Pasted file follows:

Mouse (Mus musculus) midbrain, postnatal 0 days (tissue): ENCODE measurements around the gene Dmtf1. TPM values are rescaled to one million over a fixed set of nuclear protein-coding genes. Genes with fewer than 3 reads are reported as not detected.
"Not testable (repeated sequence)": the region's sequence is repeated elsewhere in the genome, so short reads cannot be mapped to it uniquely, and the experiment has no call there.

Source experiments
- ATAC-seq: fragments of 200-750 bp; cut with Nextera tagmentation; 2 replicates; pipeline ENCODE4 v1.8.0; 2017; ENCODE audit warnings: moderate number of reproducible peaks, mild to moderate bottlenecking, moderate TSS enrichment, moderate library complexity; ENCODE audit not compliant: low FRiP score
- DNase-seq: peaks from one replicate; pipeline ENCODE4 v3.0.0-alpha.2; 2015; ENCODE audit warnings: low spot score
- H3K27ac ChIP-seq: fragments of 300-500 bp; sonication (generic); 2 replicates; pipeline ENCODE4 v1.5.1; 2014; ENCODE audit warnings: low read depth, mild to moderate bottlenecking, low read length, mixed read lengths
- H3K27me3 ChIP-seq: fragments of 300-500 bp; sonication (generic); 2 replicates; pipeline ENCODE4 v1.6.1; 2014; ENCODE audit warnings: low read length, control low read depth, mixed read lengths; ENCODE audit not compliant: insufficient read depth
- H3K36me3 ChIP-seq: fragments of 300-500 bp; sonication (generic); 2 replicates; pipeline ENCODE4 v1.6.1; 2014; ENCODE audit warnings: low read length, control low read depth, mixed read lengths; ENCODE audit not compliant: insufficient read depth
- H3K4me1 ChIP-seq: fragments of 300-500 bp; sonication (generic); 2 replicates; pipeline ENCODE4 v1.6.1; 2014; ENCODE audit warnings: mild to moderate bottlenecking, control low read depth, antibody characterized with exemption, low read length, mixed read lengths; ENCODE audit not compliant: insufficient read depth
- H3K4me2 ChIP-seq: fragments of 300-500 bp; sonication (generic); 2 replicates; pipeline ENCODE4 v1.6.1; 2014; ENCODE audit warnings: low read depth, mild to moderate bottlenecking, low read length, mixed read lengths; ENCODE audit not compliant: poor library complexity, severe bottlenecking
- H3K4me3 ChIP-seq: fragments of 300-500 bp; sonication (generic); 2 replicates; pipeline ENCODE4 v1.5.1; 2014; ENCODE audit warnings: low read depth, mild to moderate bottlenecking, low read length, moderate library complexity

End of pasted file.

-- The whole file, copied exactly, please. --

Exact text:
Mouse (Mus musculus) midbrain, postnatal 0 days (tissue): ENCODE measurements around the gene Dmtf1. TPM values are rescaled to one million over a fixed set of nuclear protein-coding genes. Genes with fewer than 3 reads are reported as not detected.
"Not testable (repeated sequence)": the region's sequence is repeated elsewhere in the genome, so short reads cannot be mapped to it uniquely, and the experiment has no call there.

Source experiments
- ATAC-seq: fragments of 200-750 bp; cut with Nextera tagmentation; 2 replicates; pipeline ENCODE4 v1.8.0; 2017; ENCODE audit warnings: moderate number of reproducible peaks, mild to moderate bottlenecking, moderate TSS enrichment, moderate library complexity; ENCODE audit not compliant: low FRiP score
- DNase-seq: peaks from one replicate; pipeline ENCODE4 v3.0.0-alpha.2; 2015; ENCODE audit warnings: low spot score
- H3K27ac ChIP-seq: fragments of 300-500 bp; sonication (generic); 2 replicates; pipeline ENCODE4 v1.5.1; 2014; ENCODE audit warnings: low read depth, mild to moderate bottlenecking, low read length, mixed read lengths
- H3K27me3 ChIP-seq: fragments of 300-500 bp; sonication (generic); 2 replicates; pipeline ENCODE4 v1.6.1; 2014; ENCODE audit warnings: low read length, control low read depth, mixed read lengths; ENCODE audit not compliant: insufficient read depth
- H3K36me3 ChIP-seq: fragments of 300-500 bp; sonication (generic); 2 replicates; pipeline ENCODE4 v1.6.1; 2014; ENCODE audit warnings: low read length, control low read depth, mixed read lengths; ENCODE audit not compliant: insufficient read depth
- H3K4me1 ChIP-seq: fragments of 300-500 bp; sonication (generic); 2 replicates; pipeline ENCODE4 v1.6.1; 2014; ENCODE audit warnings: mild to moderate bottlenecking, control low read depth, antibody characterized with exemption, low read length, mixed read lengths; ENCODE audit not compliant: insufficient read depth
- H3K4me2 ChIP-seq: fragments of 300-500 bp; sonication (generic); 2 replicates; pipeline ENCODE4 v1.6.1; 2014; ENCODE audit warnings: low read depth, mild to moderate bottlenecking, low read length, mixed read lengths; ENCODE audit not compliant: poor library complexity, severe bottlenecking
- H3K4me3 ChIP-seq: fragments of 300-500 bp; sonication (generic); 2 replicates; pipeline ENCODE4 v1.5.1; 2014; ENCODE audit warnings: low read depth, mild to moderate bottlenecking, low read length, moderate library complexity